I have my sobriety.  Sometimes it has gone into a drawer for a day or two, for a month, for a year.  It can be difficult when you are an emotional person, when you have been a pessimist, to keep your control over your sobriety.  You may give in, for a time, but if you are lucky, you can get control, put it back on and live a life authentic to who you are.  I am an alcoholic with unfulfilled potential; I have had reason enough to drink.  I am also an optimist with unfulfilled potential; I have reason enough not to drink.  I must remind myself, daily, that my family’s safety is at risk when I drink.  So my constant companion, alcoholism, goes back in the drawer from whence cometh my sobriety and another day is battled, head on.  None of this is possible without that family, the one that forgives my flaws and applauds the victories.


I  have God.  Not your God.  Mine.  We have a personal, an individual, a unique relationship.  We speak every day; almost every moment of the day.  My days are spent in a continual conversation with OB1, my greatest friend.


I have my husband.  Sometimes, I awaken at 4am and go to work at the computer, writing, editing photos .. any work I can find to do.  Every few hours, I go to our bed, crawl in and lie so close to him that we are like one, my right cheek resting on his shoulder.  In this moment I feel safe.  It lasts moments, before I must return to my work.  Other times, I am beside him – on the street, on the sofa, in the car, on the train.  I am rarely beside him without placing my hand in his.  In this moment I feel safe.  The truth is, there are many times when I am scared, when I am angry, when I am polarized, wondering how I will make it to the next gig, how I will keep us going on nothing, when will it be time for my dreams?  Then I realize that I have my dream.  I look at him, I look at our home, I look at our family and I know.  My time is now.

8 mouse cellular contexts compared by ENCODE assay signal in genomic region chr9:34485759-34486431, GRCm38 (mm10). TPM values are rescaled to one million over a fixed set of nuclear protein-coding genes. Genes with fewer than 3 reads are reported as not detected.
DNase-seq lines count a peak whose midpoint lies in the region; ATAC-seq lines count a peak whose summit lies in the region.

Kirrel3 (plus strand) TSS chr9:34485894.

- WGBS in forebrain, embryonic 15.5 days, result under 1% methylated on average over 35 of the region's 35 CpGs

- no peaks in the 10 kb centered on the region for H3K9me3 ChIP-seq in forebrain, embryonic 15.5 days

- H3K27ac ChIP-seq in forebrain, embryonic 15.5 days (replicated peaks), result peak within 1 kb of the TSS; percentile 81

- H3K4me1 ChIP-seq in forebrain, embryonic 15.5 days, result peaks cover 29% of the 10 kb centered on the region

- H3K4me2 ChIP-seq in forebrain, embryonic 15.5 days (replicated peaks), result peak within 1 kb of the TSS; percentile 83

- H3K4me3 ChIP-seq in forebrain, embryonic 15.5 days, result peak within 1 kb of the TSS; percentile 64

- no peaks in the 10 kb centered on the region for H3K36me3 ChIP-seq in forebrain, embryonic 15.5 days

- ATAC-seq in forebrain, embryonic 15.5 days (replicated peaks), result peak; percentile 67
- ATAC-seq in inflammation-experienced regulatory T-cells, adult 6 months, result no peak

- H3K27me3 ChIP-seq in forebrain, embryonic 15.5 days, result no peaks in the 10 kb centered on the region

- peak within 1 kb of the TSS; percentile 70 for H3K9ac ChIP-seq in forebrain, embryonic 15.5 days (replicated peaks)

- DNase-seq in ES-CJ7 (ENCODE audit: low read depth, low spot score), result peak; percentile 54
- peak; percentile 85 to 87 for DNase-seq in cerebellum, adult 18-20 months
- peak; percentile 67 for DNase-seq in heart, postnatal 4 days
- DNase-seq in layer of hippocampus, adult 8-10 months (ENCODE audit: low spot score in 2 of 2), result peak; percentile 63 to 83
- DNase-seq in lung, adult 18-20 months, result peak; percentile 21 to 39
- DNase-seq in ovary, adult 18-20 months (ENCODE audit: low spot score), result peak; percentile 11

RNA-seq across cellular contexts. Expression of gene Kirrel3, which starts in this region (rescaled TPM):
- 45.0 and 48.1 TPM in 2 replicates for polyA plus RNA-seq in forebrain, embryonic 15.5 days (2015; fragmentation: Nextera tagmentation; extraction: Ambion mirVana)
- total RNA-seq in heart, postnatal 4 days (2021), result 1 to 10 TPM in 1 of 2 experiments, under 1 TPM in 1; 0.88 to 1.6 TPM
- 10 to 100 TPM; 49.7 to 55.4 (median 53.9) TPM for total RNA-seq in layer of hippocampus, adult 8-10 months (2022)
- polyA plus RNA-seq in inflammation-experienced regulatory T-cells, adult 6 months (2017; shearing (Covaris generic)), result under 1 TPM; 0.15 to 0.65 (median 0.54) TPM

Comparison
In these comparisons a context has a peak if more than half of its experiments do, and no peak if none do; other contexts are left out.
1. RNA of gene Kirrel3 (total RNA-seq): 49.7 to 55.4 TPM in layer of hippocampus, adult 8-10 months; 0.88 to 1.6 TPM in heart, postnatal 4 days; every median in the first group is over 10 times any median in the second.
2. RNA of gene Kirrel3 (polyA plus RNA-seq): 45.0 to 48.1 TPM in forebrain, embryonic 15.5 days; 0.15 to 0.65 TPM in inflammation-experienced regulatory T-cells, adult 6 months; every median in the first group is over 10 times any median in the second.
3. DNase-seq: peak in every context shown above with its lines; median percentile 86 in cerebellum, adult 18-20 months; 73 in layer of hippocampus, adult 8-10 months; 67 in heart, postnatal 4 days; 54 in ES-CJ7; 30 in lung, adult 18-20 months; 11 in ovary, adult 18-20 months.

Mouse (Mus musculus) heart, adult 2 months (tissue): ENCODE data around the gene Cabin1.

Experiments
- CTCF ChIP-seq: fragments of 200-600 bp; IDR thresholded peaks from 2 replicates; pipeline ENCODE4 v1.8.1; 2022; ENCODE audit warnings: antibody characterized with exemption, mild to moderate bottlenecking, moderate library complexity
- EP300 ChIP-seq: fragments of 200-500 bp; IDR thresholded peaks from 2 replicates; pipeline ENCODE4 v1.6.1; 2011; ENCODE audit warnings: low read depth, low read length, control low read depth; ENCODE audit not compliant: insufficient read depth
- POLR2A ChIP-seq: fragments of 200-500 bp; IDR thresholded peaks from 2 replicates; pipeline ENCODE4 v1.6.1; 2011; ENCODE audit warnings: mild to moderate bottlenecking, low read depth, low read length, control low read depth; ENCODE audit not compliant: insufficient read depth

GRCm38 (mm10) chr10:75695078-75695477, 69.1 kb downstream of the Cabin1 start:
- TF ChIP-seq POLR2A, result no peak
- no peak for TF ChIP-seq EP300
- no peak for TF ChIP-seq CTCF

Gratitude.  It’s a daily thing.  It is, in fact, a moment to moment thing.  It is not to be taken lightly and not to be taken for granted.  Today is Thanksgiving.  People will overeat and feel ill and tomorrow they will kill others to save money at their holiday shopping.  In this moment I am grateful that I have a mind and the ability to make a different choice.  I will spend some time this morning in prayer and then I will go to work and make the rent; tomorrow I will go back to the gym and back to work.  The entire time, though, I will be thinking of the things on this list and the people in my heart.  I will have no trouble feeling gratitude.  Not today.  Hopefully not again.  When I pray, among the things for which I pray, I say a prayer for clarity and I say a prayer of gratitude.  It keeps me grounded.  I stand in the light and look at my life, a life once filled with bitterness, anger, recrimination, and there I see a field of flowers made up of visual manifestations in my mind of the gifts I have been given.  Some are places I have seen, some are people I have known; I see experiences I’ve enjoyed, travesties I have overcome.  There are lessons I have learned and mistakes I have made; there are triumphs and there are tribulations.  Each bloom is a blessing and the seeds that created them have grown inside of me to make me the man that I am today.


A man filled with gratitude.

This photo was done as the back cover photo for a cd I did ten years ago.  It shows me, after a run, under the trees that make a gate to the road that leads home.

The Gates The Gates